Mozarabic, more accurately Andalusi Romance, was a continuum of closely related Romance dialects spoken in the Muslim-controlled areas of the Iberian Peninsula, known as Al-Andalus. Mozarabic descends from Late Latin
Late Latin
and early Romance dialects spoken in Hispania
Hispania
from the 5th to the 8th centuries and was spoken until the 13th century when it was displaced, mostly by Castilian (which became modern Spanish).[2] This set of Latin
Latin
dialects came to be called the Mozarabic language
Mozarabic language
by 19th-century Spanish scholars who studied medieval Al-Andalus, though there never was a common language standard. The term is inaccurate, because it refers to the Christians who spoke Andalusi Romance, as a part of the Romance dialectic linguistic continuum in the Iberian Peninsula, but it was also spoken by Jews, and Muslims, as large parts of the population converted to Islam
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Hephthalite Empire
The Hephthalites (or Ephthalites) were a people of Central Asia who were militarily important circa 450–560. They were based in Bactria and expanded east to the Tarim Basin, west to Sogdia
Sogdia
and south through Afghanistan
Afghanistan
to northern India. They were a tribal confederation and included both nomadic and settled urban communities. They were part of the four major "Hunic" states known collectively as Xionites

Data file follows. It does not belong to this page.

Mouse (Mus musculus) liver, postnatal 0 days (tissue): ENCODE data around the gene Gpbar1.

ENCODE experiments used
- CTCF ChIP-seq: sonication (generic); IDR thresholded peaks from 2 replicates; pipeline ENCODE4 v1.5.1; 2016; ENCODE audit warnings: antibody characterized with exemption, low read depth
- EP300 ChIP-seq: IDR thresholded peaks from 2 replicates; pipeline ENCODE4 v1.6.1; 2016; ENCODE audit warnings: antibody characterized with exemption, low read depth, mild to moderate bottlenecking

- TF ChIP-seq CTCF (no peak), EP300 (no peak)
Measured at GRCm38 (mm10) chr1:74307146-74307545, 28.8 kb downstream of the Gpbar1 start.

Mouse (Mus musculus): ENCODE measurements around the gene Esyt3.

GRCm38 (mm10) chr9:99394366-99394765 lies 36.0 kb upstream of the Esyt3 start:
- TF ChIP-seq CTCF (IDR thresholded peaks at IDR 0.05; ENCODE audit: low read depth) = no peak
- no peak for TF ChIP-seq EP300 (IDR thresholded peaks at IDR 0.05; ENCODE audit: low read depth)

Xionites
or "Hunas", being preceded by the Kidarites, and succeeded by the Alchon Huns
Huns
and lastly the Nezak Huns. The Sveta Huna or White Huns
Huns
who invaded northern India
India
are probably the Hephthalites, but the exact relation is not clear. The stronghold of the Hephthalites was Tokharistan on the northern slopes of the Hindu Kush, in what is present-day northeastern Afghanistan
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Berber Languages
The Berber languages, also known as Berber or the Amazigh languages[2] (Berber name: Tamaziɣt, Tamazight; Neo-Tifinagh: ⵜⴰⵎⴰⵣⵉⵖⵜ, Tuareg
Tuareg
Tifinagh: ⵜⴰⵎⴰⵣⵉⵗⵜ, ⵝⴰⵎⴰⵣⵉⵗⵝ, pronounced [tæmæˈzɪɣt], [θæmæˈzɪɣθ]), are a branch of the Afroasiatic language family. They comprise a group of closely related dialects spoken by the Berbers, who are indigenous to North Africa.[3] The languages were traditionally written with the ancient Libyco-Berber script, which now exists in the form of Tifinagh.[4] Berber is spoken by large populations of Morocco, Algeria